What does this word mean to you?
Christians should know it is Lenten season again. For most people it conjures images of giving something up, such as a certain kind of food.
Lent has been a Christian tradition (especially Catholic) in modern times and it is acknowledged as a meaningful time of the year. It is meaningful because the Resurrection Of Jesus is the essence of the Christian belief.
These posts, however, are about more than reciting facts. They are about examining why we do things so people can stop and think to evaluate where they are.
Every year we hear about Lent. The question the author asks in this post is,
The word Lent itself comes from a Teutonic (German) word that means something resembling 'Spring". It means a renewal. In this sense it signifies beginning a new life that is better.
1. By remembering the sacrifice of Jesus for humankind.
A main theme of Lent is the Resurrection of Jesus. Have you ever stopped to think that Jesus did not have to atone for the sin of humans? God could have chosen to leave you dead to your sins and an eternity of torment. Technically this is what humans deserve.
One thing to remember is the level of suffering that Jesus voluntarily took on for this atonement. He was nailed, scourged and beaten, etc. to take your sin so you don't have to.
Why does God love you so much to sacrifice his only son? If you have children would you sacrifice your only child?
Also, to go through 40 days without food or drink for a human would be painful, to say the least.
2. To remind humans of things like moderation and balance in life.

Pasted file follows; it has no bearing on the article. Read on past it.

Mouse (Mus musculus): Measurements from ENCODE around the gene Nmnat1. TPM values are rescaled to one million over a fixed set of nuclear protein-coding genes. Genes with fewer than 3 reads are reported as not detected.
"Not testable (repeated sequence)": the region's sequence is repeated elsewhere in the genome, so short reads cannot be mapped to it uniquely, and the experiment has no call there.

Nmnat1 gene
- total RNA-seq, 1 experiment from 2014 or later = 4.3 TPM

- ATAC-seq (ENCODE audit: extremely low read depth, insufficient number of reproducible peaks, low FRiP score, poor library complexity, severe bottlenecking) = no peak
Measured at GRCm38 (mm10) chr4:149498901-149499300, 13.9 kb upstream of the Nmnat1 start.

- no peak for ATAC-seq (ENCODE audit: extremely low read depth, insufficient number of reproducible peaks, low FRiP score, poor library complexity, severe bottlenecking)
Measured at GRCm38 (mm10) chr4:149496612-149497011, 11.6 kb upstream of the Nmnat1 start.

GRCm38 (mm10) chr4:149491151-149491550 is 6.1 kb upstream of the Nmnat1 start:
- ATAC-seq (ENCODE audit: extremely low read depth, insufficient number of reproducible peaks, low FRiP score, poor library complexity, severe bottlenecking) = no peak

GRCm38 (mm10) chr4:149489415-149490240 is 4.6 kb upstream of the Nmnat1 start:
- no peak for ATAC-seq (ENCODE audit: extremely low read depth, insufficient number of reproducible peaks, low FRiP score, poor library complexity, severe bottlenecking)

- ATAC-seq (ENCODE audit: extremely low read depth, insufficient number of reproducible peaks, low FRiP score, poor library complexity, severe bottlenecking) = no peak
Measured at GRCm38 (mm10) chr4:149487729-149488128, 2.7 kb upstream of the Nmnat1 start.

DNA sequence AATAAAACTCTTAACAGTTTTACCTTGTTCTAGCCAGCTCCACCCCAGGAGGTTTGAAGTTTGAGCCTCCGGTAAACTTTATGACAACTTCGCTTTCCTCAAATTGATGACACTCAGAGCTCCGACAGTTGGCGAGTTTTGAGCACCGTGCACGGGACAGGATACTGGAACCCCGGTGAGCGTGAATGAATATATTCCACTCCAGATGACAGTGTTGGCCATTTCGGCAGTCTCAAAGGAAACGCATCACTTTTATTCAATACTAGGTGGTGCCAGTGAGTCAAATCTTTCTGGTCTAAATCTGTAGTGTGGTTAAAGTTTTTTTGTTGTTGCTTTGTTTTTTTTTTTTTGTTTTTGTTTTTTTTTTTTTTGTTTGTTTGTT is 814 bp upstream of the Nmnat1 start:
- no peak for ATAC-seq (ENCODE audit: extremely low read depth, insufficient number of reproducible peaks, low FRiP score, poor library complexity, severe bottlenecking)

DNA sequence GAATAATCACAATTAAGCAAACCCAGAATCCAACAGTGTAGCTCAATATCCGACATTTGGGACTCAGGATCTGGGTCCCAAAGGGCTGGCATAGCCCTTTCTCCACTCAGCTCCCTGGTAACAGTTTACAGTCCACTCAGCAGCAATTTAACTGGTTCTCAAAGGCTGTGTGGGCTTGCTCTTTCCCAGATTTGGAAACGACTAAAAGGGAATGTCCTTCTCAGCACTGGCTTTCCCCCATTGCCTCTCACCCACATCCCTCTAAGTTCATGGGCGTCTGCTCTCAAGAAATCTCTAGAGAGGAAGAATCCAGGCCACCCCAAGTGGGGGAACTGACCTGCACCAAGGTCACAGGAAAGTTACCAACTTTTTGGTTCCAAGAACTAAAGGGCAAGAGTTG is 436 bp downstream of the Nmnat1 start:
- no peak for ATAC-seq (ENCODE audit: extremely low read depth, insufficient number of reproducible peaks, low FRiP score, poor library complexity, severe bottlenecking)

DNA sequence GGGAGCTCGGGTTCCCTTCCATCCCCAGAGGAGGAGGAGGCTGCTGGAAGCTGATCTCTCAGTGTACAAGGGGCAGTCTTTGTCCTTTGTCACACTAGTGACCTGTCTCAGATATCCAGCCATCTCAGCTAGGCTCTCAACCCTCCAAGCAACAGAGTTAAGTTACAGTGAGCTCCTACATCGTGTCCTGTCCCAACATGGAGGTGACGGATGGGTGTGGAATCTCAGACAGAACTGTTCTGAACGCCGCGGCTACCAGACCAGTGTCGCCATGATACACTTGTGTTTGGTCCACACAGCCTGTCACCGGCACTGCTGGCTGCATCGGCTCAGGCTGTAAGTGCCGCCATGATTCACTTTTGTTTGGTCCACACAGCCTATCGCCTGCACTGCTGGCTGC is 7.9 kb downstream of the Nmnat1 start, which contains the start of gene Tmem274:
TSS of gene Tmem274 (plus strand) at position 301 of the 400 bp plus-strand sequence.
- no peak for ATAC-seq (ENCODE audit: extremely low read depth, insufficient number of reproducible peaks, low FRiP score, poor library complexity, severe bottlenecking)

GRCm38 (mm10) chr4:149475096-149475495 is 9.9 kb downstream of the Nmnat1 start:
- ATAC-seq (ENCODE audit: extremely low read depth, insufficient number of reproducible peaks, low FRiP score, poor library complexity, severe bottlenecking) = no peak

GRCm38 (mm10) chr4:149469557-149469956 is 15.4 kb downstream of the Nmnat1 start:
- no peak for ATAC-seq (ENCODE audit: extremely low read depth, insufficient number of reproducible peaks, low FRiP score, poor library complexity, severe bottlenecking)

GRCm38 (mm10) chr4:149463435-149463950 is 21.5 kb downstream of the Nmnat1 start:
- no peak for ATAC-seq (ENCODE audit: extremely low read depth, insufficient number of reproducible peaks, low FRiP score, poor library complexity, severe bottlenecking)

If you are giving something up for Lent there is a chance you are using too much of it the rest of the year. If you are focused on giving something up it also gets you to think about how often you use whatever it is. Your level of use might be more than you thought.
In the Eastern Orthodox tradition fasting is always accompanied by prayer. The Devil is tempting humans, just like he did to Jesus. What God created was good, in moderation.
3. To remember sacrifices that were made before Jesus came to earth.
In the Old Testament, before the Messiah came, sacrifices were offered to God, including animals. What did these animals do to deserve this punishment? They took on the sins of humans.
It reminds us that something had to be done to atone for human sin. On their own humans would be in a dark, unforgiving place. Without a sacrifice of some sort humans would be left with their own sin and the consequences of it.
4. To strengthen a person spiritually.
This is important. When Jesus fasted (and prayed) in the desert he was preparing for temptation by the Devil. (Gospel Of Matthew 4:1-11) This tells people it takes preparation to face the temptations of the Devil. Jesus is your guide.
Humans face similar temptations in modern times. Humans were not born with the automatic strength to resist these temptations and it takes effort to succeed.
These reminders should help a person progress in their relationship with God.
As Pope Francis recently put it, "Lent should shake us from our 'torpor'".
If you go to more masses this time of year just remember it is not meant to restrict you. It is not meant to bore you. Rather it is to help you acknowledge the amazing possibilities that are before you, if you choose.
God does not want you to suffer just to suffer, but rather to reflect and learn. In Christianity suffering is redemptive.
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